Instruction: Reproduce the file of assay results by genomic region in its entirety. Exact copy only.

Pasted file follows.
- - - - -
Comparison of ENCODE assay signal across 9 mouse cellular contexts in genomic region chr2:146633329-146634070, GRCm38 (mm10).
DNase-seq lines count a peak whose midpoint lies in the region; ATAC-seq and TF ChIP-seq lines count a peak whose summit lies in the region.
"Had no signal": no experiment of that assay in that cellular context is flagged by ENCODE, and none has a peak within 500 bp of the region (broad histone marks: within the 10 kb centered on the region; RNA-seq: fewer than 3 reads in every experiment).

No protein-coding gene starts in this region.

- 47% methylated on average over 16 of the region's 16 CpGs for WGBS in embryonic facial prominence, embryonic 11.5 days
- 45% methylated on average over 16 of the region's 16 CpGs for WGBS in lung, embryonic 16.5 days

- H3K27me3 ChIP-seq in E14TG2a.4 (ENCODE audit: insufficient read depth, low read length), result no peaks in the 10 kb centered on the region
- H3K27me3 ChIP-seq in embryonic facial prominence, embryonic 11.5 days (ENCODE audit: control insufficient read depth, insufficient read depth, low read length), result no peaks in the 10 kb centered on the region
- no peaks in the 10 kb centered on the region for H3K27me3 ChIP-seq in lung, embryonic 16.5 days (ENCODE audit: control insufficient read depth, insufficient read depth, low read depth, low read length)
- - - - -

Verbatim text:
Comparison of ENCODE assay signal across 9 mouse cellular contexts in genomic region chr2:146633329-146634070, GRCm38 (mm10).
DNase-seq lines count a peak whose midpoint lies in the region; ATAC-seq and TF ChIP-seq lines count a peak whose summit lies in the region.
"Had no signal": no experiment of that assay in that cellular context is flagged by ENCODE, and none has a peak within 500 bp of the region (broad histone marks: within the 10 kb centered on the region; RNA-seq: fewer than 3 reads in every experiment).

No protein-coding gene starts in this region.

- 47% methylated on average over 16 of the region's 16 CpGs for WGBS in embryonic facial prominence, embryonic 11.5 days
- 45% methylated on average over 16 of the region's 16 CpGs for WGBS in lung, embryonic 16.5 days

- H3K27me3 ChIP-seq in E14TG2a.4 (ENCODE audit: insufficient read depth, low read length), result no peaks in the 10 kb centered on the region
- H3K27me3 ChIP-seq in embryonic facial prominence, embryonic 11.5 days (ENCODE audit: control insufficient read depth, insufficient read depth, low read length), result no peaks in the 10 kb centered on the region
- no peaks in the 10 kb centered on the region for H3K27me3 ChIP-seq in lung, embryonic 16.5 days (ENCODE audit: control insufficient read depth, insufficient read depth, low read depth, low read length)